There’s the World Wide Web, and then there’s the less understood and presumably nefarious Dark Web — but not all who use the Dark Web have malicious intent. So what is the Dark Web, and why would cybersecurity companies access underground exchanges in search of valuable data and intellectual property when there is so much criminal activity going on there?

Layered within the darkness are rays of intellectual light that are hugely beneficial to organizations for a variety of reasons. Many make the assumption that the Dark Web is bad, likely because of the connotation of the word “dark.” Couple that with the ability for users to browse anonymously and do as they please with little to no consequence, and it’s understandable that the masses approach what lurks in the darkness of the anonymous web with trepidation.

What Is the Dark Web?

While some may envision the most heinous criminals intermingling in a sort of virtual haunted house, a 2017 academic study titled “Graph Theoretic Properties of the Dark Web” found that the Dark Web is more a collection of dark silos than a web of connectivity. Researchers Virgil Griffith, Yang Xu and Carlo Ratti wrote that they analyzed the Dark Web “because it’s an interesting unexplored data set” and “on the face of it, the World Wide Web and the Dark Web are immensely similar.”

Many believe that the key distinction between the World Wide Web and its perceived underbelly is the societies inhabiting each. The study found that in the dark, there is much less of a web that joins the society of users together. “Unlike the WWW, the Dark Web is a place of isolation,” the researchers wrote.

Yet, not all who access the Dark Web are malicious. “There are actually four dark nets,” said Ran Geva, CEO of Webhose, in an interview. “The oldest and biggest one is the Tor network, which was originally designed by the U.S. Naval Research Laboratory to be a secure network for intel-gathering. There are three more: I2P, Zeronet and Freenet.” Those that followed in Tor’s footsteps were also created for anonymity and information liberation, not for illicit purposes.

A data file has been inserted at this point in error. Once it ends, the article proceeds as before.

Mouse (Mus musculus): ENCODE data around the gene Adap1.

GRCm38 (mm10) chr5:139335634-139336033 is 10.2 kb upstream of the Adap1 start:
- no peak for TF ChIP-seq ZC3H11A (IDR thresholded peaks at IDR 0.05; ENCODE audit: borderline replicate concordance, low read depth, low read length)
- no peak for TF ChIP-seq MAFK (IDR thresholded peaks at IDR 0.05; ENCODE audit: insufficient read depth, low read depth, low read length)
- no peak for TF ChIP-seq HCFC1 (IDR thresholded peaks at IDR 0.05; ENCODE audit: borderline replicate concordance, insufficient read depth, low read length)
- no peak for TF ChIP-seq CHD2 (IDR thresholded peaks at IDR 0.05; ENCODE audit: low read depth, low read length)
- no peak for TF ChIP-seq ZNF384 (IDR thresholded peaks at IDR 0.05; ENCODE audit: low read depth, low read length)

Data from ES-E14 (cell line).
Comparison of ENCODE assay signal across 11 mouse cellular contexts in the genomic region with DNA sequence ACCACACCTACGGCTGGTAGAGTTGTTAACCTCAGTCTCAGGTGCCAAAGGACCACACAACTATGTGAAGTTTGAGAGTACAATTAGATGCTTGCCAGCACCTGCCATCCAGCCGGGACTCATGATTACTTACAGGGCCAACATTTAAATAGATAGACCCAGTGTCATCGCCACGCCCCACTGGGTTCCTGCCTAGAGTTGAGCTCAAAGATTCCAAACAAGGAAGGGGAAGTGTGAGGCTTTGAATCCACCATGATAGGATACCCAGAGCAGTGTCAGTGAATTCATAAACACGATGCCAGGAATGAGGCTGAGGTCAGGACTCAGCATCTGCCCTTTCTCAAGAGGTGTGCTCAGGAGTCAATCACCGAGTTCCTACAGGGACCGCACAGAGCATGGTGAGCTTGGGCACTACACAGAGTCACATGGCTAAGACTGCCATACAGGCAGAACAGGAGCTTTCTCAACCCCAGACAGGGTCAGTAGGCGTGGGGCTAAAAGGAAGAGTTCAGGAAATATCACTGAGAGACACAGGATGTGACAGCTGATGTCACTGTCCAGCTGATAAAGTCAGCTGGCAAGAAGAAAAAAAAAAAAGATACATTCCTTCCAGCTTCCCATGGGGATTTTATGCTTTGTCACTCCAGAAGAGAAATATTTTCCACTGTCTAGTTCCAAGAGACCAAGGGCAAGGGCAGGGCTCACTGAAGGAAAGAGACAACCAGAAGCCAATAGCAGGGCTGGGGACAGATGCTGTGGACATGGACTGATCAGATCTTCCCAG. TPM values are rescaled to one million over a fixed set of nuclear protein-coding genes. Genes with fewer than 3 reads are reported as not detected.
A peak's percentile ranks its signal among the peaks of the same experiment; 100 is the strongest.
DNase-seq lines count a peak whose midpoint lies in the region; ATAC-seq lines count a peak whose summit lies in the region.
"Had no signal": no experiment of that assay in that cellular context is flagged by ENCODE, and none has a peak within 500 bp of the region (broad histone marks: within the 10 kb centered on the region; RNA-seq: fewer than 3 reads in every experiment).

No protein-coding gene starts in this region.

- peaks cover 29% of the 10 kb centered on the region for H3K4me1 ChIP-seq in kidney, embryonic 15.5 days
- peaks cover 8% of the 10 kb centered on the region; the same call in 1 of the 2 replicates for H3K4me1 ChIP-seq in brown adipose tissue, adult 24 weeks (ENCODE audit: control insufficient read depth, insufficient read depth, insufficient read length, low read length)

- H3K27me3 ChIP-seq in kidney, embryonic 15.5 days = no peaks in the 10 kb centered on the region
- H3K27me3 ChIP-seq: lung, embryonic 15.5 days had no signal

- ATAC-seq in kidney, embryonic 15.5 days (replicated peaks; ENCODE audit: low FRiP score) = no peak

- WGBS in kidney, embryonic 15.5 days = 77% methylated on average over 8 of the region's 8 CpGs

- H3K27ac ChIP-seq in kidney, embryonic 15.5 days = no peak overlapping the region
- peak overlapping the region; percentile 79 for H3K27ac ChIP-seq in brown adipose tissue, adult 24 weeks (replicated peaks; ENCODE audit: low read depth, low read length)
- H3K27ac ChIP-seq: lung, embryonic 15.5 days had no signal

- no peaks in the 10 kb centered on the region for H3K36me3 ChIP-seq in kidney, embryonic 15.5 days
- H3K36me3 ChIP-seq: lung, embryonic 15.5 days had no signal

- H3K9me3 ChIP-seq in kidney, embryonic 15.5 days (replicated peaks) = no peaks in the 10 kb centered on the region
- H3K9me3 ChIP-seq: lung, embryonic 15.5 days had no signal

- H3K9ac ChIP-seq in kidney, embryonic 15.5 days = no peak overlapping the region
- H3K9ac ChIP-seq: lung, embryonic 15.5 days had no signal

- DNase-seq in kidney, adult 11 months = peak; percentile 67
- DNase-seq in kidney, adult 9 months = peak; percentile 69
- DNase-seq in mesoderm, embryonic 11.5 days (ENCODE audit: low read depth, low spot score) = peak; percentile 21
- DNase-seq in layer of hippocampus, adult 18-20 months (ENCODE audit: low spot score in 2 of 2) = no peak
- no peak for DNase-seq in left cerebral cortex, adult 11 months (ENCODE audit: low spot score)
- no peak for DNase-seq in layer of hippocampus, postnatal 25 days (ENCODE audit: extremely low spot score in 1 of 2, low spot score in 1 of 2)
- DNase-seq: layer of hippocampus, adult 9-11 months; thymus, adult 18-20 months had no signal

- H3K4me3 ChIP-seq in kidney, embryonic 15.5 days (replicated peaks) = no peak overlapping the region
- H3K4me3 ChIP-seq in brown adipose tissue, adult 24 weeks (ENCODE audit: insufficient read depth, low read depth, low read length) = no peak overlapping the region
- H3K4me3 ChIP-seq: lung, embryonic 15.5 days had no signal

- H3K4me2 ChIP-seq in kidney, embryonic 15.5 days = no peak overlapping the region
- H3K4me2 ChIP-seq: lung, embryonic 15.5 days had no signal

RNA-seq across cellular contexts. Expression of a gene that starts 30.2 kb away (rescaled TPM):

Who’s Surfing the Dark Web?

To ensure that your security controls don’t prohibit users from being able to access information that can drive business productivity and actually enhance your overall security posture, it’s important to understand the users of the Dark Web. As an introvert, I’m inclined to see the Dark Web through a different lens. I appreciate the solitude and the ability to search for information without being tracked, and I’m not alone. Users from countries with censorship policies use the Dark Web to surf anonymously and reach content that is otherwise difficult to find.

People who want to leak important information may also use the Dark Web to publish sensitive information. Then there are users who just want to browse the web without being tracked. Additionally, many reputable organizations leverage previously unindexed data via the Dark Web and use it to their benefit.